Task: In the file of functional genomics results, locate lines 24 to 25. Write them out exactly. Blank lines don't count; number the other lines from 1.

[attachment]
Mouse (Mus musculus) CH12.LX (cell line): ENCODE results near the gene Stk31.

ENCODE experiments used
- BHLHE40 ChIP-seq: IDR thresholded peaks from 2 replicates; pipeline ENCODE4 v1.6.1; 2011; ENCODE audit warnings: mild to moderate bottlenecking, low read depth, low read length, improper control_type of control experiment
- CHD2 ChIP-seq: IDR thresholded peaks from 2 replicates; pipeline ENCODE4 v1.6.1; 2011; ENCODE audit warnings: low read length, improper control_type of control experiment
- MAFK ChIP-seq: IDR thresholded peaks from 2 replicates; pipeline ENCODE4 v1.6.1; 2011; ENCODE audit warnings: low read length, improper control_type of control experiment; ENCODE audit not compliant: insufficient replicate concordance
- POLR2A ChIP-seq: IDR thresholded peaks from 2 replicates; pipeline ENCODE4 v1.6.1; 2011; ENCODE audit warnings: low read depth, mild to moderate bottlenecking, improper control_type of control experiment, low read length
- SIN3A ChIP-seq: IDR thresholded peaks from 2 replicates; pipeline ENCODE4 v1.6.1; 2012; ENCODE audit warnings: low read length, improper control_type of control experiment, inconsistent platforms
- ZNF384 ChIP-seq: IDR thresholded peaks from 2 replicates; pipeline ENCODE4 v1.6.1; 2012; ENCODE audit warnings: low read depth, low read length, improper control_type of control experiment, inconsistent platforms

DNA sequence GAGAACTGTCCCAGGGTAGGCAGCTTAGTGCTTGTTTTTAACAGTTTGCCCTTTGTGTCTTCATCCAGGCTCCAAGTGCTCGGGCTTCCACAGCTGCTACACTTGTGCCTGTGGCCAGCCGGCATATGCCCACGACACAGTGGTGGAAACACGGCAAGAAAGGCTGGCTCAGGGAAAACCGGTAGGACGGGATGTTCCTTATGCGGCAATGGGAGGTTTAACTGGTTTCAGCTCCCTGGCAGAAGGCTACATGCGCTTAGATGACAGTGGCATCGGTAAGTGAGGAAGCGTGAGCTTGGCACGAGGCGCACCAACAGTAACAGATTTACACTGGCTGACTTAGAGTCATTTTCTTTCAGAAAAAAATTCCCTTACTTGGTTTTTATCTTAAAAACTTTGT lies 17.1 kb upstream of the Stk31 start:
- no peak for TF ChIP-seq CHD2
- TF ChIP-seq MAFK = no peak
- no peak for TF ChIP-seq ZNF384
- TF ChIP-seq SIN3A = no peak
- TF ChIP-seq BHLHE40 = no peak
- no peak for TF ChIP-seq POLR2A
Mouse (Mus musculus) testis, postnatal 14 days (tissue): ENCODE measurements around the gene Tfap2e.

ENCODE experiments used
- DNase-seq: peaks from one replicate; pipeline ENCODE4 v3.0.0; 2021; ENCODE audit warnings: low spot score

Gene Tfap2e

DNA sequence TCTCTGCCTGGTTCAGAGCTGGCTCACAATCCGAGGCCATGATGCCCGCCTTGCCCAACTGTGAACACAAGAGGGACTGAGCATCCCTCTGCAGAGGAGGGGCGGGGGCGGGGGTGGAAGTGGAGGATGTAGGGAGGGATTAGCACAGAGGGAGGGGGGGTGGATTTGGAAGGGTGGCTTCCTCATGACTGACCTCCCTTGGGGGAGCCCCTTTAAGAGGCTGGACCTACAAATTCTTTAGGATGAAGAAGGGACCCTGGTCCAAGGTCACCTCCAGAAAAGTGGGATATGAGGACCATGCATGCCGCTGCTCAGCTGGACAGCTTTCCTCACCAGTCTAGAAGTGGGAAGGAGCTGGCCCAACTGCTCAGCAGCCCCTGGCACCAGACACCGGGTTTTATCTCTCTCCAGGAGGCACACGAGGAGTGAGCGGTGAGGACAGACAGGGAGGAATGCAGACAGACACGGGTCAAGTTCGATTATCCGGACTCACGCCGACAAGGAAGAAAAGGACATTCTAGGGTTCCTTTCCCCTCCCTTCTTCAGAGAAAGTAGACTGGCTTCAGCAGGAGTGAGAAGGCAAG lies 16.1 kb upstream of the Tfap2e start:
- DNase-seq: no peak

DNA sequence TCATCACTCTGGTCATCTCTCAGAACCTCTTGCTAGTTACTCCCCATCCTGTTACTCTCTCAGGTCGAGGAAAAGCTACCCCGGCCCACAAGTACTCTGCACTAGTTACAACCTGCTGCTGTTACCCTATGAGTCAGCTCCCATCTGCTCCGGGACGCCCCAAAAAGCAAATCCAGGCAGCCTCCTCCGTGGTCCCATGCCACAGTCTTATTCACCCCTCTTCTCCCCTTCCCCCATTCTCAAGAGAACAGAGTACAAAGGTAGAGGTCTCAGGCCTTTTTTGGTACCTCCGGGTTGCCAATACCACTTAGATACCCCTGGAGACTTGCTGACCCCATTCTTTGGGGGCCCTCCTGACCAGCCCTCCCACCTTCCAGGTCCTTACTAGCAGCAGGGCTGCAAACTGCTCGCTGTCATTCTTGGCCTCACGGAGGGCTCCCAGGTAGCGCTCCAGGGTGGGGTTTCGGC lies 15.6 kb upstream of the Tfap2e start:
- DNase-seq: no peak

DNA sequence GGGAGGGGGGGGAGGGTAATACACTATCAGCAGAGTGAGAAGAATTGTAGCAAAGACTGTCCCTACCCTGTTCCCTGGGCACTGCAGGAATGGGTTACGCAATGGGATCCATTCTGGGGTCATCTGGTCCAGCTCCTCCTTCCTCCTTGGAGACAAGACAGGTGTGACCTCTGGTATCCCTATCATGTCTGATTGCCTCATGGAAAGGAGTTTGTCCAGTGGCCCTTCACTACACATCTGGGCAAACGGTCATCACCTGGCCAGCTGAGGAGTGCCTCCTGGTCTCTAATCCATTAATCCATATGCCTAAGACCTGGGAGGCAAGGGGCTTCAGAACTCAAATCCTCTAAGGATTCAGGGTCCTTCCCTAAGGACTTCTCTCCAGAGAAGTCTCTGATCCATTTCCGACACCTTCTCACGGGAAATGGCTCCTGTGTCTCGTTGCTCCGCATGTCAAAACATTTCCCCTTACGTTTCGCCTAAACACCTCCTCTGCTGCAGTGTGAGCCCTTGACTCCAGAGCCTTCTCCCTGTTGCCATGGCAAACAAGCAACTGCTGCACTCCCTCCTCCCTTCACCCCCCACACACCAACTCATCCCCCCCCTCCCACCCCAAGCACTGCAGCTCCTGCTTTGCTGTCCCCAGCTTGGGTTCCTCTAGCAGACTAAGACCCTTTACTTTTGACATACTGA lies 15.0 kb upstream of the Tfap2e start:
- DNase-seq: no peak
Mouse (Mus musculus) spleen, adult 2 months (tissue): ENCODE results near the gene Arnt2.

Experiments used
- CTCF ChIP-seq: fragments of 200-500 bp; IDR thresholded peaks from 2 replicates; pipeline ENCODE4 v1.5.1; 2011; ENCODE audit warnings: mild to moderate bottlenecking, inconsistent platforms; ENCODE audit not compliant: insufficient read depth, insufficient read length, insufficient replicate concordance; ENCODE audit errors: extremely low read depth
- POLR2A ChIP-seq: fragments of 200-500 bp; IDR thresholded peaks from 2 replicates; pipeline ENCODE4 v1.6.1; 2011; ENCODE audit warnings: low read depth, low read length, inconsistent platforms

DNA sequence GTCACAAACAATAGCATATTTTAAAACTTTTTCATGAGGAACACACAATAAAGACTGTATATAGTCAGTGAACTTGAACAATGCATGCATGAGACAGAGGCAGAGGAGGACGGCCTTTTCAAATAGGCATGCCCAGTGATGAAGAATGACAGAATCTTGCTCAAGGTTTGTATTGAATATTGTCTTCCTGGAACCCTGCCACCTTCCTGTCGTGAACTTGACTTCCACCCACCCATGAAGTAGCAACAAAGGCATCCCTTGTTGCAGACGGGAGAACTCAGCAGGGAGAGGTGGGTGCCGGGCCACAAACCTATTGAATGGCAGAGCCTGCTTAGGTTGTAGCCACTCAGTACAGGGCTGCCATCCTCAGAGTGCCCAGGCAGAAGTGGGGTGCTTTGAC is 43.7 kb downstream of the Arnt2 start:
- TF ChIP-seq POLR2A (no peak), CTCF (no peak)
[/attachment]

DNA sequence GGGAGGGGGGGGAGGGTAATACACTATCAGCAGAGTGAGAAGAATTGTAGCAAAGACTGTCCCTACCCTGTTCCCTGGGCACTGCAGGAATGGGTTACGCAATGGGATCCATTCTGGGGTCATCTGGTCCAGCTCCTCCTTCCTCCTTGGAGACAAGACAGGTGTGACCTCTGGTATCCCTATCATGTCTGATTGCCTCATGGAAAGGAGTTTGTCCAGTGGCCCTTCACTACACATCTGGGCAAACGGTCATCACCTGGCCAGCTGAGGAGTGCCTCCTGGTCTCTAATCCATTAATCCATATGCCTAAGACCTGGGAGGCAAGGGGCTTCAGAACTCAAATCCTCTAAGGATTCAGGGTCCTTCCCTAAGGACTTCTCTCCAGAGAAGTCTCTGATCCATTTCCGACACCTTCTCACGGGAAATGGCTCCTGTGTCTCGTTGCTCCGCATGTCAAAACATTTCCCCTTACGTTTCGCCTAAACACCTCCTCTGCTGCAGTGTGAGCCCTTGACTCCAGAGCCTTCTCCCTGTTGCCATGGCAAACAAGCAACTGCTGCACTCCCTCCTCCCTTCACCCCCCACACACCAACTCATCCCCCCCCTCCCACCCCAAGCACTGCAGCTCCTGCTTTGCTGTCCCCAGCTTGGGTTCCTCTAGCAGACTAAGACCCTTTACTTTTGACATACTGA lies 15.0 kb upstream of the Tfap2e start:
- DNase-seq: no peak